Fix Those Eye Fuzzies
Breeds like Shih Tzus, Yorkies, or other long-haired breeds often have hair that can block their vision and irritate their eyes. If your pup is comfortable and patient with home grooming, you can use a pair of rounded, blunt tip scissors to carefully trim the hair around the eyes – or you can have a professional groomer do it as well.
When bathing your marvelous mutt, keep soap and conditioner out of their eye area too – it’s painful and irritating.
Keep Paws, Ears and Eyes Inside
Your dog might love sticking their head out the window on those long car trips, but keep in mind that the speed of the vehicle, combined with debris like dirt, gravel or insects, could cause serious damage to your pup’s eyes, especially if they’re a breed that happens to have more prominent peepers in the first place.
Instead, keep your furry friend completely inside the car during travel, though you can still crack open those windows a bit for some fresh air.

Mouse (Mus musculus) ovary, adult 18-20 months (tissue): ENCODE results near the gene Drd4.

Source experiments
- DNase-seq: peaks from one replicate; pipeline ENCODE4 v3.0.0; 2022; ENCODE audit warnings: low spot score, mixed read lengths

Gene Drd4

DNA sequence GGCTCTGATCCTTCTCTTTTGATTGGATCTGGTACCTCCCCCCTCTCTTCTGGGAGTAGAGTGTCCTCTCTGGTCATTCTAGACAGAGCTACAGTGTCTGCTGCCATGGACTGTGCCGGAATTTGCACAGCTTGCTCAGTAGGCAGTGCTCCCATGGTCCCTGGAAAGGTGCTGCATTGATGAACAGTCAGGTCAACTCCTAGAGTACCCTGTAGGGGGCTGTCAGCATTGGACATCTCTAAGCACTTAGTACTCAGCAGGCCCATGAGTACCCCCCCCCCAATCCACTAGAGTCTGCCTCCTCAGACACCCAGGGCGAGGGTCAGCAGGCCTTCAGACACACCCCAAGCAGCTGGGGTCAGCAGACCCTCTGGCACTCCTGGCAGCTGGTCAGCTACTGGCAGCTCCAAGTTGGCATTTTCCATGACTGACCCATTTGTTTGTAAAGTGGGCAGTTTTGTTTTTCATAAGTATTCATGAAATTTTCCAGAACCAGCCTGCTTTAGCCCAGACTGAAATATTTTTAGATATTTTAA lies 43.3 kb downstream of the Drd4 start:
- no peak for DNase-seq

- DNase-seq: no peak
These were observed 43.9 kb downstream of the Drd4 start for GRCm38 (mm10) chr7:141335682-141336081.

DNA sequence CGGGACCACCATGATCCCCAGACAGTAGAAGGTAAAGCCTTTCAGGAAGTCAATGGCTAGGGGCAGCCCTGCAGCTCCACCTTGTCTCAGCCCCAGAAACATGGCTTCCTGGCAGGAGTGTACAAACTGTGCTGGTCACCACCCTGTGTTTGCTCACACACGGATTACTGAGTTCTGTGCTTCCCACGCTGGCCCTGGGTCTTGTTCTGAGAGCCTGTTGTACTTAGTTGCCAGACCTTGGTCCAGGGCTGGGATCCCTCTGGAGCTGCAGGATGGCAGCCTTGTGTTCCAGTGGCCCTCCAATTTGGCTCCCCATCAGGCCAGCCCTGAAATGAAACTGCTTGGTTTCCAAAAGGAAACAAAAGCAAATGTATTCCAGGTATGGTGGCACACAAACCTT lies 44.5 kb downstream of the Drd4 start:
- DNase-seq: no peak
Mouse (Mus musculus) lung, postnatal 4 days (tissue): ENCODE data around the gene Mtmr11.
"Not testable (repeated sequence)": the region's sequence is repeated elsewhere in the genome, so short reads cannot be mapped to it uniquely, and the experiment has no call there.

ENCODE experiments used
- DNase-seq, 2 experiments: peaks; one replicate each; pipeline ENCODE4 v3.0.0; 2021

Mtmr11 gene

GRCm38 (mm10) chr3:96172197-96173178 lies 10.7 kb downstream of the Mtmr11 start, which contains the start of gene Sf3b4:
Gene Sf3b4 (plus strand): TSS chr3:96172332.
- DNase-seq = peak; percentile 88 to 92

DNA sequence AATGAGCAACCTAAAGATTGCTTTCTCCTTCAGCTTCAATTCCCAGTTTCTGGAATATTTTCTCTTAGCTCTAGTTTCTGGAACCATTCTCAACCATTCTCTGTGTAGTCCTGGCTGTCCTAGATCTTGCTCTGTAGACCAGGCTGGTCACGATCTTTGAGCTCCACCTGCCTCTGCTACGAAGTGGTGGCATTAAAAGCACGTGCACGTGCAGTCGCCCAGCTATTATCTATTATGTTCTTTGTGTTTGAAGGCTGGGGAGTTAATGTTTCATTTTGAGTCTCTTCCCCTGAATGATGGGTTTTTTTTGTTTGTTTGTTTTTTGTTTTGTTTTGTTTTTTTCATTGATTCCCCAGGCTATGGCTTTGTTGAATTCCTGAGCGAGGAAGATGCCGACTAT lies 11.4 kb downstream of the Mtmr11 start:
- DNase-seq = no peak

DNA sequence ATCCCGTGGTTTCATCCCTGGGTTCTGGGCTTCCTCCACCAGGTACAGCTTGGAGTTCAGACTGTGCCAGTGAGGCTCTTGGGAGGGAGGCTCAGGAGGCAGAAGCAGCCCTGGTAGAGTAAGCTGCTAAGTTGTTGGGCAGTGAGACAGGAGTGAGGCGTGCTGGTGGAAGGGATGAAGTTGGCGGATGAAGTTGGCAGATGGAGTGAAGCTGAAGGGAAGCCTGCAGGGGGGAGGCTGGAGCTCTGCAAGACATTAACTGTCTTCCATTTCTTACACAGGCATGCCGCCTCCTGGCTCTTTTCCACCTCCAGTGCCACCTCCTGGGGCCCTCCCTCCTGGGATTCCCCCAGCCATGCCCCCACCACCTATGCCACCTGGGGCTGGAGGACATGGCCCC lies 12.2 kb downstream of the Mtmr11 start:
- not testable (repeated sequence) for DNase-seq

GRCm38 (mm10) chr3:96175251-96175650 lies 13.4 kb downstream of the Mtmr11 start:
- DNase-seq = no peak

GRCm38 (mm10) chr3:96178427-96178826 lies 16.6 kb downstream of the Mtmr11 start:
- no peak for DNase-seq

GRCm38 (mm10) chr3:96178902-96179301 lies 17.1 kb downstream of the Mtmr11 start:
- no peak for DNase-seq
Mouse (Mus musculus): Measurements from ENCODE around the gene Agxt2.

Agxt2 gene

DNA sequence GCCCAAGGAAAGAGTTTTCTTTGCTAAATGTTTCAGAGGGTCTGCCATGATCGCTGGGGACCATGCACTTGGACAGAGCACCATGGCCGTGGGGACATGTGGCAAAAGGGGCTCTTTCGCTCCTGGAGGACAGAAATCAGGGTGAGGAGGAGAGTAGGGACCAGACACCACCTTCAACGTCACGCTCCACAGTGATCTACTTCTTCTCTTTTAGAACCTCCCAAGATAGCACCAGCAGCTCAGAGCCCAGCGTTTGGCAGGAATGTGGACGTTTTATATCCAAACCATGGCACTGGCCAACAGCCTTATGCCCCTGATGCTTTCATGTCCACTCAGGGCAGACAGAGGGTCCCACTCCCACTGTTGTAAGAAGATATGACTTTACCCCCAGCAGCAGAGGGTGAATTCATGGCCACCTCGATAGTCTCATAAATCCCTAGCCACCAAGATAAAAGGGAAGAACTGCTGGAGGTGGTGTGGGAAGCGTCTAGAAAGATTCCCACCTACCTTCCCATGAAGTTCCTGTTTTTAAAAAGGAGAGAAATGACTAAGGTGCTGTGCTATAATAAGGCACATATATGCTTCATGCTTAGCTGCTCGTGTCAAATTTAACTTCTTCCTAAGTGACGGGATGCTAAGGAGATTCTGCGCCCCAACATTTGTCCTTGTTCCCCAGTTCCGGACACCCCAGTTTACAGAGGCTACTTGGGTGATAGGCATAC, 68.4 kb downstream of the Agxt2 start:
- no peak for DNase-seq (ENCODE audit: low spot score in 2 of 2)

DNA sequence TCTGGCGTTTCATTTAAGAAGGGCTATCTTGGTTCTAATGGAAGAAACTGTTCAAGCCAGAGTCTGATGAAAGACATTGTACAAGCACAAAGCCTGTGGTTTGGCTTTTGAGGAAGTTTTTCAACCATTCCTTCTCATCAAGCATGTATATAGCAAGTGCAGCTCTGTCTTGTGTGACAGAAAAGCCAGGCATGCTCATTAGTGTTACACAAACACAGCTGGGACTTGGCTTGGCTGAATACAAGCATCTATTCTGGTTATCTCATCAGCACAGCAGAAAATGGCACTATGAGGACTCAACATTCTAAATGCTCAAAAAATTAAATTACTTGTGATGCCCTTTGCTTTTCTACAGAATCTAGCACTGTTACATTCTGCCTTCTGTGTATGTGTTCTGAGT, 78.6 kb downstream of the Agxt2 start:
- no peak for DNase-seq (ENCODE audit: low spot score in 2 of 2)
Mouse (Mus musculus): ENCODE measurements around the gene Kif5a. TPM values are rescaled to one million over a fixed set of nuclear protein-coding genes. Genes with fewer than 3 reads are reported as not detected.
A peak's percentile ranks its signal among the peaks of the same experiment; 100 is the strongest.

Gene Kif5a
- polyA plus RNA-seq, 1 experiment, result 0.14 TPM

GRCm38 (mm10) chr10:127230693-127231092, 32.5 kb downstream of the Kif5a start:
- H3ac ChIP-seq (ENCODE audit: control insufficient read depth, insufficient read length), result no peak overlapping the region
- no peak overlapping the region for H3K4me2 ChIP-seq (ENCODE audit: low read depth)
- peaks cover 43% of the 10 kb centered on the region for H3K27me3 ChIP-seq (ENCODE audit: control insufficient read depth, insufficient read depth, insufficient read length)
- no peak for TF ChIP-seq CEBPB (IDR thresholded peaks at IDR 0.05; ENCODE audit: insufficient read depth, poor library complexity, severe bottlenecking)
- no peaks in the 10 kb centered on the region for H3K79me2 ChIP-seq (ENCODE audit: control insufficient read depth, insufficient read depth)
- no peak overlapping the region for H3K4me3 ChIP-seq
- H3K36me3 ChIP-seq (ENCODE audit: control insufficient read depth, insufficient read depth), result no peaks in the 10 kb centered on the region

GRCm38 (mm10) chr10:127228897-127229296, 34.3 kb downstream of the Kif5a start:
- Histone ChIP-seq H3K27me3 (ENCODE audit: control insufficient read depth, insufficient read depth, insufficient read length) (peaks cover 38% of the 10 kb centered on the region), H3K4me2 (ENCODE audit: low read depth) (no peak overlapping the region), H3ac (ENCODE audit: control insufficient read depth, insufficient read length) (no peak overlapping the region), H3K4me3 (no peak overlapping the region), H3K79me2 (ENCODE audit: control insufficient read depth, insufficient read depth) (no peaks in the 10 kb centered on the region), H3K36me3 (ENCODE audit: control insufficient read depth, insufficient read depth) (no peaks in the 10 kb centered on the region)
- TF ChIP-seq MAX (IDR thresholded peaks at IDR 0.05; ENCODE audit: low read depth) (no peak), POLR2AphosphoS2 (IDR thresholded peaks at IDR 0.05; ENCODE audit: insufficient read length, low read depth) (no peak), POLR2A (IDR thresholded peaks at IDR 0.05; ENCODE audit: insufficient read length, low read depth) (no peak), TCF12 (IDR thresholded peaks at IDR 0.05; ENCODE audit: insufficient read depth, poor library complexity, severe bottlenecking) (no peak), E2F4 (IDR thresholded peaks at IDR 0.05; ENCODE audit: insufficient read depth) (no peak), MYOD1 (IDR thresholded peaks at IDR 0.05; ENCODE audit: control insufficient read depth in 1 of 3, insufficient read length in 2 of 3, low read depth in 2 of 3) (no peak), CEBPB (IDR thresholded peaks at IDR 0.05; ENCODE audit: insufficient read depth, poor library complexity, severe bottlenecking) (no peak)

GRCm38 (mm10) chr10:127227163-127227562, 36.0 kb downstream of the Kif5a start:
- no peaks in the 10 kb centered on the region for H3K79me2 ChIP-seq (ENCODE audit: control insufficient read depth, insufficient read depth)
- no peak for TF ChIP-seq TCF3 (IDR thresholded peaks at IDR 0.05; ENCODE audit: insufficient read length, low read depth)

Investigate the Gene Pool
Some breeds are already predisposed towards chronic or congenital eye problems, so it’s a good idea to fully research your potential pup’s breed before adoption. Glaucoma, progressive retinal atrophy and dry eye are a few of the more serious and genetically-linked eye diseases.
Taking extra care with these pooches and scheduling regular veterinary checkups can help to prevent or pinpoint problems as early as possible.
Eye problems can be uncomfortable or even downright painful for your pup.
Behavior like blinking, avoiding touch around their head, pawing or rubbing at their eye area, and keeping eyes closed are all signs that your best furry friend may need some medical attention for their eyes.